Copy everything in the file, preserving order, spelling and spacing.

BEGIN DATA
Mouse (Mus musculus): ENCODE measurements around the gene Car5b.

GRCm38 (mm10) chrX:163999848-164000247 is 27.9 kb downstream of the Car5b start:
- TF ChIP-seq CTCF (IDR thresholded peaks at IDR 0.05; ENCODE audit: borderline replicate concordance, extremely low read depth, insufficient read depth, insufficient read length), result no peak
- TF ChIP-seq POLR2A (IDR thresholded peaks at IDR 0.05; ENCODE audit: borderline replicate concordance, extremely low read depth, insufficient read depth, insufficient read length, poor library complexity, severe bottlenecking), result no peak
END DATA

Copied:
Mouse (Mus musculus): ENCODE measurements around the gene Car5b.

GRCm38 (mm10) chrX:163999848-164000247 is 27.9 kb downstream of the Car5b start:
- TF ChIP-seq CTCF (IDR thresholded peaks at IDR 0.05; ENCODE audit: borderline replicate concordance, extremely low read depth, insufficient read depth, insufficient read length), result no peak
- TF ChIP-seq POLR2A (IDR thresholded peaks at IDR 0.05; ENCODE audit: borderline replicate concordance, extremely low read depth, insufficient read depth, insufficient read length, poor library complexity, severe bottlenecking), result no peak